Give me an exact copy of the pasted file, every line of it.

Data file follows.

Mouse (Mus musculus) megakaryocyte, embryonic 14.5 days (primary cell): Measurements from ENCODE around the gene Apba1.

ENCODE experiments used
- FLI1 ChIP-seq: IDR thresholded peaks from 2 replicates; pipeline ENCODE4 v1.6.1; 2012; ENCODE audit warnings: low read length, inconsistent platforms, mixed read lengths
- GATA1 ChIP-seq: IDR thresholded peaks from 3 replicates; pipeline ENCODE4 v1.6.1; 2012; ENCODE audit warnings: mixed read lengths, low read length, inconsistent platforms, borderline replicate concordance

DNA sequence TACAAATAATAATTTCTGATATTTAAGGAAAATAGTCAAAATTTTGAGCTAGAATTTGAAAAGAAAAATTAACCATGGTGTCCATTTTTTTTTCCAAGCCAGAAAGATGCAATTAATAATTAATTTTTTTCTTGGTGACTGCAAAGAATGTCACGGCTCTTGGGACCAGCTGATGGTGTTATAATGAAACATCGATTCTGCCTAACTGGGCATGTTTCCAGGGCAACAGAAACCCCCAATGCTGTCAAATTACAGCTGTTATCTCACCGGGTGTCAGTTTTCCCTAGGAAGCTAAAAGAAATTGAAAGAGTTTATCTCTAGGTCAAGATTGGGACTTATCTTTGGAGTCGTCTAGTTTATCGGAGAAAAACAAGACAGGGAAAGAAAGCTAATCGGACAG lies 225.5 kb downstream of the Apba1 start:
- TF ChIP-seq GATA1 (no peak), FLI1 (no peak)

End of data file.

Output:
Mouse (Mus musculus) megakaryocyte, embryonic 14.5 days (primary cell): Measurements from ENCODE around the gene Apba1.

ENCODE experiments used
- FLI1 ChIP-seq: IDR thresholded peaks from 2 replicates; pipeline ENCODE4 v1.6.1; 2012; ENCODE audit warnings: low read length, inconsistent platforms, mixed read lengths
- GATA1 ChIP-seq: IDR thresholded peaks from 3 replicates; pipeline ENCODE4 v1.6.1; 2012; ENCODE audit warnings: mixed read lengths, low read length, inconsistent platforms, borderline replicate concordance

DNA sequence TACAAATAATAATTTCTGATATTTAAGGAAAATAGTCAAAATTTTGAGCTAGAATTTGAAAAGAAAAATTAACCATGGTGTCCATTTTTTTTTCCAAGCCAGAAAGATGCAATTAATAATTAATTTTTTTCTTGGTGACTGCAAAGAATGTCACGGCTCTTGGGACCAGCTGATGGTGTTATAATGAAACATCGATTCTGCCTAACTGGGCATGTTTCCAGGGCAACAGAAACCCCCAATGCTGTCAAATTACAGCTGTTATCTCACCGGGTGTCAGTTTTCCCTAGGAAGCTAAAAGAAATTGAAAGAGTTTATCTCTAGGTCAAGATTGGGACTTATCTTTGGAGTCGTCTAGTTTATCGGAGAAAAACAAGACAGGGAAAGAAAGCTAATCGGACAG lies 225.5 kb downstream of the Apba1 start:
- TF ChIP-seq GATA1 (no peak), FLI1 (no peak)